The past few summers, I’ve been making a reading guide for our kids, just for fun. It’s a low-pressure way to encourage them to keep reading in the non-school months.
We read all the time anyway, so this isn’t a big shift for them. But it will help them stay in the groove of things, not default to the Garfield comic section of the library (moth to flames, oddly enough), and it gives them a summer goal.
If it’s helpful for you, you’re welcome to use it, too! Here’s a bit about our kids:
Our 12-year-old is a voracious reader; has long read above her “grade level.” The trick with her, especially as a tween, is finding age-appropriate books that are challenging enough and don’t talk down to her (she has a laser-sharp “this is babyish” radar).
Our 9.5-year-old is a strong reader; sometimes goes in fits and spurts—he’ll read nonstop for a week, then go two weeks barely wanting to lift a book. The challenge with him is finding books that’ll keep his ever-changing interest.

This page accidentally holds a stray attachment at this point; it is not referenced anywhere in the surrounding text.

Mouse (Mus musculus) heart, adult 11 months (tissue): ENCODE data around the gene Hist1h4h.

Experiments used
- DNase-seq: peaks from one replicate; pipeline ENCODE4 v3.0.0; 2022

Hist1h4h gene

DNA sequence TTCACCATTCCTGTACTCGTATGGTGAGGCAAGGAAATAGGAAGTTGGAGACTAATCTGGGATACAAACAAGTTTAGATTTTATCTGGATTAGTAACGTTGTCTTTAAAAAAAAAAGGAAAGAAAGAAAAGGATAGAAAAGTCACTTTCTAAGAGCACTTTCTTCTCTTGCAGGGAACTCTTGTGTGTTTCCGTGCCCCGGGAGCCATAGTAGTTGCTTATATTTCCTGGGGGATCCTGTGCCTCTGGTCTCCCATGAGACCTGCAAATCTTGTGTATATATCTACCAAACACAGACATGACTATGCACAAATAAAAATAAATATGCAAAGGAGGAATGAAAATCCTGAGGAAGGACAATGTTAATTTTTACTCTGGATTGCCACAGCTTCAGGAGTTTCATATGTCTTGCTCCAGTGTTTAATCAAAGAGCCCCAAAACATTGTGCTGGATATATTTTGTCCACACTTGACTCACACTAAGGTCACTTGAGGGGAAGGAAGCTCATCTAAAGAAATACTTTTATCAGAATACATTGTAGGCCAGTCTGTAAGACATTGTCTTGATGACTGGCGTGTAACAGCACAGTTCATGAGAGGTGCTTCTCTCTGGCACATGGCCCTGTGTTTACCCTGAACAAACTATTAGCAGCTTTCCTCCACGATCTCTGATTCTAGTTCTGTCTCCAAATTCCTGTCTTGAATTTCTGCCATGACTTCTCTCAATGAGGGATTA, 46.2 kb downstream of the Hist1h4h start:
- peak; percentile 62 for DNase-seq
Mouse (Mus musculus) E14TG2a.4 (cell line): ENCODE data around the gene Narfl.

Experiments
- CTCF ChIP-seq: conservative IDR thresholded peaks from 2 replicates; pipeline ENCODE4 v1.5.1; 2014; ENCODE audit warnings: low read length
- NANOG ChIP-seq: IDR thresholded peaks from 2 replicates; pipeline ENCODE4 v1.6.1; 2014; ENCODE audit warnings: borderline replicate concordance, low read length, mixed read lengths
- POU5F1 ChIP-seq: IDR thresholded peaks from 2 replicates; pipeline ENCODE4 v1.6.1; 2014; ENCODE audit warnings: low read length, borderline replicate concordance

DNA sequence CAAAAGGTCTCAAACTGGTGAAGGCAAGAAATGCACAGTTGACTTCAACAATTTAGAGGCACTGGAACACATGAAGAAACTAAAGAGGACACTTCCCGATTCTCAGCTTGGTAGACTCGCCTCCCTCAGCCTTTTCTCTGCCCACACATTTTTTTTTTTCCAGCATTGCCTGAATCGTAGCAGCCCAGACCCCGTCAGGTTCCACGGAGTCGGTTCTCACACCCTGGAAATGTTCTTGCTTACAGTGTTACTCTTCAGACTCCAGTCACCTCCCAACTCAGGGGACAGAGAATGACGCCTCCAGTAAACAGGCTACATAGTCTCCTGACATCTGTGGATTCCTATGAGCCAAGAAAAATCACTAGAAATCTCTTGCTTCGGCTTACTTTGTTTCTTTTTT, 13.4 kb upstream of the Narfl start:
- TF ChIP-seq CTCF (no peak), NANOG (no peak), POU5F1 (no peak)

Our almost 7-year-old is still barely reading. And that’s okay. We’ll keep working on this throughout the summer. (I’m saying this here just in case, for any parents prone to worrying that their kid hasn’t hopped on the reading train yet.)
For the first time, our two reading kids’ levels have gotten somewhat close—so I’ve made one master reading list this summer. They’re divided by Level A—easier books, and Level B—harder books.
This master list is for older kids and tweens who read at their grade level or above. So, age 8-13. (A broad range of age and maturity, I know.) As a parent, you know what’s best for your kiddos.
And if you’d like a PDF download to take to the library or print for checklist motivation, pop in your email address here, and I’ll send it to you:
You’ll also get short weekly emails from me (if you don’t already)—you can unsubscribe from these at any time, no worries. (But I think you’ll like them.)
Source: Art of Simple